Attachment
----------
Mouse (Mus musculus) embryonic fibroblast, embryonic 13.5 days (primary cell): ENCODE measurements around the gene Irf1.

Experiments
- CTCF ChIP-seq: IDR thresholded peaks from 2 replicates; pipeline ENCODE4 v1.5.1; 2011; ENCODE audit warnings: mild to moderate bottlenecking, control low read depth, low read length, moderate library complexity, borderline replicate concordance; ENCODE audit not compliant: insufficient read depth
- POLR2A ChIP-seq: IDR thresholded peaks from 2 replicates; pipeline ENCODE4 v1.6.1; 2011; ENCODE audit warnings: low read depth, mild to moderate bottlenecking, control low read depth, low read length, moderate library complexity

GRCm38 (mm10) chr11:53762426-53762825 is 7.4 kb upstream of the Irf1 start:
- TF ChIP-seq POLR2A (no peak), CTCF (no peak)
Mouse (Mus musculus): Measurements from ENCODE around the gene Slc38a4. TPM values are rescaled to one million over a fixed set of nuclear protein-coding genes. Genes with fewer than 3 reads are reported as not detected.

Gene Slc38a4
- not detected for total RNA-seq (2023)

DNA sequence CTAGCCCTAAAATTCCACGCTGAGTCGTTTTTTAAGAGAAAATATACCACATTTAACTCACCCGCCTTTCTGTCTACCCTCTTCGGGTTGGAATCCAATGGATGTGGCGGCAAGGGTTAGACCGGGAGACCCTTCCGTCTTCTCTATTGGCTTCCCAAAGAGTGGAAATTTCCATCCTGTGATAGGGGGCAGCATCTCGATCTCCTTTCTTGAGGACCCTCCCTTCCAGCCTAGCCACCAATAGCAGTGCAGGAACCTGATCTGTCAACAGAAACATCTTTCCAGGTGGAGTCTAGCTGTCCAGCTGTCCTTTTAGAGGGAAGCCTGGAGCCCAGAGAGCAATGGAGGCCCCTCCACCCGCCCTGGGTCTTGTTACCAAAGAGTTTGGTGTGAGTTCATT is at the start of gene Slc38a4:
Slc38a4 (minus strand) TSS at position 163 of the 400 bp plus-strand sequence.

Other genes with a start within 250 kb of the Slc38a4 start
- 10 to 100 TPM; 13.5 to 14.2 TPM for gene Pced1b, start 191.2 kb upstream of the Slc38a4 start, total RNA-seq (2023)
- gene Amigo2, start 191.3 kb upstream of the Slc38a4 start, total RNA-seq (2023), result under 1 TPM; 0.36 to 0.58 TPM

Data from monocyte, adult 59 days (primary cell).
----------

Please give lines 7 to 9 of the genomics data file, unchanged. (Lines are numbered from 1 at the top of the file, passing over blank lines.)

Mouse (Mus musculus): Measurements from ENCODE around the gene Slc38a4. TPM values are rescaled to one million over a fixed set of nuclear protein-coding genes. Genes with fewer than 3 reads are reported as not detected.

Gene Slc38a4
- not detected for total RNA-seq (2023)